Project description:The mouse PIWI-interacting RNA (piRNA) pathway produces a class of 26-30-nucleotide (nt) small RNAs and is essential for spermatogenesis and retrotransposon repression. In oocytes, however, its regulation and function are poorly understood. In the present study, we investigated the consequences of loss of piRNA-pathway components in growing oocytes. When MILI (or PIWIL2), a PIWI family member, was depleted by gene knockout, almost all piRNAs disappeared. This severe loss of piRNA was accompanied by an increase in transcripts derived from specific retrotransposons, especially IAPs. MIWI (or PIWIL1) depletion had a smaller effect. In oocytes lacking PLD6 (or ZUCCHINI or MITOPLD), a mitochondrial nuclease/phospholipase involved in piRNA biogenesis in male germ cells, the piRNA level was decreased to 50% compared to wild-type, a phenotype much milder than that in males. Since PLD6 is essential for the creation of the 5? ends of primary piRNAs in males, the presence of mature piRNA in PLD6-depleted oocytes suggests the presence of compensating enzymes. Furthermore, we identified novel 21-23-nt small RNAs, termed spiRNAs, possessing a 10-nt complementarity with piRNAs, which were produced dependent on MILI and independent of DICER. Our study revealed the differences in the biogenesis and function of the piRNA pathway between sexes.
Project description:piRNAs, a class of small non-coding RNAs associated with PIWI proteins, have broad functions in germline development, transposon silencing, and epigenetic regulation. In diverse organisms, a subset of piRNAs derived from repeat sequences are produced via the interplay between two PIWI proteins. This mechanism, termed "ping-pong" cycle, operates among the PIWI proteins of the primordial mouse testis; however, its involvement in postnatal testes remains elusive. Here we show that adult testicular piRNAs are produced independent of the ping-pong mechanism. We identified and characterized large populations of piRNAs in the adult and postnatal developing testes associated with MILI and MIWI, the only PIWI proteins detectable in these testes. No interaction between MILI and MIWI or sequence feature for the ping-pong mechanism among their piRNAs was detected in the adult testis. The majority of MILI- and MIWI-associated piRNAs originate from the same DNA strands within the same loci. Both populations of piRNAs are biased for 5' Uracil but not for Adenine on the 10th nucleotide position, and display no complementarity. Furthermore, in Miwi mutants, MILI-associated piRNAs are not downregulated, but instead upregulated. These results indicate that the adult testicular piRNAs are predominantly, if not exclusively, produced by a primary processing mechanism instead of the ping-pong mechanism. In this primary pathway, biogenesis of MILI- and MIWI-associated piRNAs may compete for the same precursors; the types of piRNAs produced tend to be non-selectively dictated by the available precursors in the cell; and precursors with introns tend to be spliced before processed into piRNAs.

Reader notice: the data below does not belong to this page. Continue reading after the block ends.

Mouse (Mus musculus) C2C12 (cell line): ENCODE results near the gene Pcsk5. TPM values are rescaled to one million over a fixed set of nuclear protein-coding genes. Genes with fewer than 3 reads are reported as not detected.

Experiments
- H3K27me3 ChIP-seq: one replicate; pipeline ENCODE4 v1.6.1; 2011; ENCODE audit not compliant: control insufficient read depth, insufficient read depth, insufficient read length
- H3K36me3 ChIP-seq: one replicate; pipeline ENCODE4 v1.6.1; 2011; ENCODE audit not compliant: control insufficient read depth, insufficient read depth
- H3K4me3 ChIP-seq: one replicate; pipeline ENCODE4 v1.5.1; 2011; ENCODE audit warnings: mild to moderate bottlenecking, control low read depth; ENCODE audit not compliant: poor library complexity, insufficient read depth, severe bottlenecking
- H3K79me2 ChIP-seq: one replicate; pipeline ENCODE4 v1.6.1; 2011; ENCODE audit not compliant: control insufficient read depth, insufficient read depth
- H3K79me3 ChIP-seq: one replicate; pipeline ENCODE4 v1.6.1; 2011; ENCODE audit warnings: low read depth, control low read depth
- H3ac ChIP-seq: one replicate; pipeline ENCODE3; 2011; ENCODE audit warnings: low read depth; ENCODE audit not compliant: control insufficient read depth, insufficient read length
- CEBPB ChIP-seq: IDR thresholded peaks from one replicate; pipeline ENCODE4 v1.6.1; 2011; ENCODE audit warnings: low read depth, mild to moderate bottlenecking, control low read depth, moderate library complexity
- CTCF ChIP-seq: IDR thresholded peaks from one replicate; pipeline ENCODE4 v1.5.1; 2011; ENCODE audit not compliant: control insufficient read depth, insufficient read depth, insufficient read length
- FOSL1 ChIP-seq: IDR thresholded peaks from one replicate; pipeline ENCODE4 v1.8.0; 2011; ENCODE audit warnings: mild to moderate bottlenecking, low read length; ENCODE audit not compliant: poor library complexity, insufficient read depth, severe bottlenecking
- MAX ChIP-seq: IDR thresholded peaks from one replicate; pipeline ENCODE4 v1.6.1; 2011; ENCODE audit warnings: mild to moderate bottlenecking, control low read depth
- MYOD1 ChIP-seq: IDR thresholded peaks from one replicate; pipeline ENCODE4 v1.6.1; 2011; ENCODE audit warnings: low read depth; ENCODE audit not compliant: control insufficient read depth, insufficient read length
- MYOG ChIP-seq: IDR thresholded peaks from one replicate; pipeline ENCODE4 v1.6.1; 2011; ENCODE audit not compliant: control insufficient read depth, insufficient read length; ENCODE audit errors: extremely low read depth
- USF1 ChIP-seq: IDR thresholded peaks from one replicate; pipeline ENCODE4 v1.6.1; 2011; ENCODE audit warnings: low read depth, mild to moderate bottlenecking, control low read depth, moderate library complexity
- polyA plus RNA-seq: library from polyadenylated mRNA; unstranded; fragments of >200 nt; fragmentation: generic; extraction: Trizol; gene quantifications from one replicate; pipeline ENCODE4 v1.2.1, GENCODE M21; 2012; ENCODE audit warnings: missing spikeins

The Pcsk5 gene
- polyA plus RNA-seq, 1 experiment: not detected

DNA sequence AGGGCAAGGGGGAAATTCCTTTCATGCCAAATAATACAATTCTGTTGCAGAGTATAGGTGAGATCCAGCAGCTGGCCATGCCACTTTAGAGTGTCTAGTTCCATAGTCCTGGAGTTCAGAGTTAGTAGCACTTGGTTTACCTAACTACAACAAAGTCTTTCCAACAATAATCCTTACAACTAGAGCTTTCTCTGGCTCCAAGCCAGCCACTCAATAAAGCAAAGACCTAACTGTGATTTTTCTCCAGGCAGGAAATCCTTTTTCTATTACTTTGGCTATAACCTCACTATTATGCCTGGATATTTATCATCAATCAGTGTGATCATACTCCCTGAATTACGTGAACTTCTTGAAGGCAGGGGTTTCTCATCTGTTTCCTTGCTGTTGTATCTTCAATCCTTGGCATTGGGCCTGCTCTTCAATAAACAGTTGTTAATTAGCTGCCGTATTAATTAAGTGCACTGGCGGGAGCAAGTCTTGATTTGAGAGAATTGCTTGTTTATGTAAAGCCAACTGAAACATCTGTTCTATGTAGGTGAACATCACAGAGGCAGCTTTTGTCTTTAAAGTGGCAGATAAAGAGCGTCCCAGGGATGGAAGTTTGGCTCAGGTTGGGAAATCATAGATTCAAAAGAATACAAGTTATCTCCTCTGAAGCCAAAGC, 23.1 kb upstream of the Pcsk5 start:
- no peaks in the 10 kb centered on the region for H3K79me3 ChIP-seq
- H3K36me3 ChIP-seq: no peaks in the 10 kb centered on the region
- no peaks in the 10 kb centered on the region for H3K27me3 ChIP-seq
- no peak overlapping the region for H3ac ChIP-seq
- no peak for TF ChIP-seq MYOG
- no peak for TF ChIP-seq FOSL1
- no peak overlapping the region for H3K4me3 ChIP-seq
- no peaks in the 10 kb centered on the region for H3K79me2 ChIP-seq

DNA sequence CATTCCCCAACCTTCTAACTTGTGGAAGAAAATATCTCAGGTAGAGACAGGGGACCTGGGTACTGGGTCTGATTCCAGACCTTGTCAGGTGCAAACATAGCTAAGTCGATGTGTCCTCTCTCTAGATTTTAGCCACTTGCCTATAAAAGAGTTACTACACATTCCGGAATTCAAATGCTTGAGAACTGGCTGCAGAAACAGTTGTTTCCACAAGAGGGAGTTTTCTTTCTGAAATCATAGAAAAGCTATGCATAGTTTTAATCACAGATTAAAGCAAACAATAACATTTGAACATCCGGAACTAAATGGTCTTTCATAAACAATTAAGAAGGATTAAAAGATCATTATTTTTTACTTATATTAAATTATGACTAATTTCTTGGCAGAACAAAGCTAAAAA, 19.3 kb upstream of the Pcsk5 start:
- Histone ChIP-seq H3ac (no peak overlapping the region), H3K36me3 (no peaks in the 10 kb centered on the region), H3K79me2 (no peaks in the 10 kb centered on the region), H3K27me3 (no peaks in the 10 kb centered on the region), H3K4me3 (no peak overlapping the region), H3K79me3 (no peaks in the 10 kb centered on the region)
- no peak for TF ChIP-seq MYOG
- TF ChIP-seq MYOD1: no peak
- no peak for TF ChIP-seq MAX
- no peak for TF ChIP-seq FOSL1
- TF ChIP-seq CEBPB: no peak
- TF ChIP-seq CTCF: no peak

Project description:PIWI-interacting RNAs (piRNAs) play a crucial role in transposon silencing in animal germ cells. In piRNA biogenesis, single-stranded piRNA intermediates are loaded into PIWI-clade proteins and cleaved by Zucchini/MitoPLD, yielding precursor piRNAs (pre-piRNAs). Pre-piRNAs that are longer than the mature piRNA length are then trimmed at their 3' ends. Although recent studies implicated the Tudor domain protein Papi/Tdrkh in pre-piRNA trimming, the identity of Trimmer and its relationship with Papi/Tdrkh remain unknown. Here, we identified PNLDC1, an uncharacterized 3'-5' exonuclease, as Trimmer in silkworms. Trimmer is enriched in the mitochondrial fraction and binds to Papi/Tdrkh. Depletion of Trimmer and Papi/Tdrkh additively inhibits trimming, causing accumulation of ?35-40-nt pre-piRNAs that are impaired for target cleavage and prone to degradation. Our results highlight the cooperative action of Trimmer and Papi/Tdrkh in piRNA maturation.